Why upskilling and education is more important for those on minimum wage than a pay increase

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Increasing the minimum wage isn’t the silver bullet that people are hoping that it will be. In fact, it is likely that a widespread increase may boost inflation, leaving everybody worse off than before.

But the baseline problem is that we need to change the mentality that just because things cost more, our employer should automatically pay us more for the same work.

There are better strategies to aim for higher pay, such as upskilling and increasing your productivity — making you more valuable.

That said, we need to also consider those who often don’t have the path to upskilling; for example, single mums. They are on their own having to raise children, most often working casual while on benefits, trying to juggle bills and expenses.

They need to be assisted — and not just by increasing the minimum wage in the role that they’re in because that won’t help them in the long term. It is essentially a short-term fix.

We don’t want single mums just on minimum wage for the rest of their life. We want to skill them up. We want them to realise their true potential. And whatever it is that they wanted to be or want to be, we should help them with that. That’s why we need assistance in areas of childcare.

What mechanisms can we put in place to ensure they have the time and access to study, to be able to upskill? To get whatever they need to secure a better job or a promotion.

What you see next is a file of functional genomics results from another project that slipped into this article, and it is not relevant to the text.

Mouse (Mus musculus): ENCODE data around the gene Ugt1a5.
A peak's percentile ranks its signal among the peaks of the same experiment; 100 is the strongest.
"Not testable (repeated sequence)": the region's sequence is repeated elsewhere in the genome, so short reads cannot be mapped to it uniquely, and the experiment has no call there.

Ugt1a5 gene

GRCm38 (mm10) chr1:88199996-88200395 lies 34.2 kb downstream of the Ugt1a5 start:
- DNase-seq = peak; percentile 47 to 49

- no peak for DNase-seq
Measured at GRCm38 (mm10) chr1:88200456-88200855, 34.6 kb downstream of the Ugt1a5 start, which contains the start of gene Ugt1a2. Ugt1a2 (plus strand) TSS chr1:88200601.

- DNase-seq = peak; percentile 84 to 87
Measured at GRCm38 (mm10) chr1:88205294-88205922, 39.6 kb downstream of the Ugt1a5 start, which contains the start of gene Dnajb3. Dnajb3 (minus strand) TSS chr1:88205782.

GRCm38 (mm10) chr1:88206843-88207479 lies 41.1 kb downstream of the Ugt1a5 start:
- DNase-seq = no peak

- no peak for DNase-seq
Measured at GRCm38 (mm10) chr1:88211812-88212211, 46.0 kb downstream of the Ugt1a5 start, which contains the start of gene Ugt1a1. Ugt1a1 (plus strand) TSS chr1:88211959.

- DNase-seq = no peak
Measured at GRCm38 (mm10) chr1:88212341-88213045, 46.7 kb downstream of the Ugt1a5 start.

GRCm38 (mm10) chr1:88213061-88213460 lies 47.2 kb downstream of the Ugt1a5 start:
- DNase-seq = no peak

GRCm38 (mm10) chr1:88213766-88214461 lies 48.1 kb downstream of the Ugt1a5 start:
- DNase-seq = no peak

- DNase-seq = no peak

We need to increase the opportunities and open the doors for those who have potential to take off and realise their true potential.

Another factor we need to consider is that a large proportion of these women are employed in small businesses that are already teetering on the brink of unsustainability. Having those businesses reduce staff numbers — or close altogether — simply puts employees back on unemployment benefits, stalling their careers and increasing their financial instability.

A similar situation is faced by mature employees who will not be able to maintain their lives on a pension if they stop working. Again, there seems to be a disproportionate ratio of women who find themselves homeless and living in poverty in their retirement years.

We need to also find pathways for them to access upskilling and education that can make them more valuable in the employment market. Needless to say, those paths could also be opened to those who are already on pensions but who would welcome a rewarding job rather than continuing on welfare of any kind.

There is no silver bullet. What we need is a complete foundational rethink to lift people out of employment stagnation, and increase their value. That’s the true solution.


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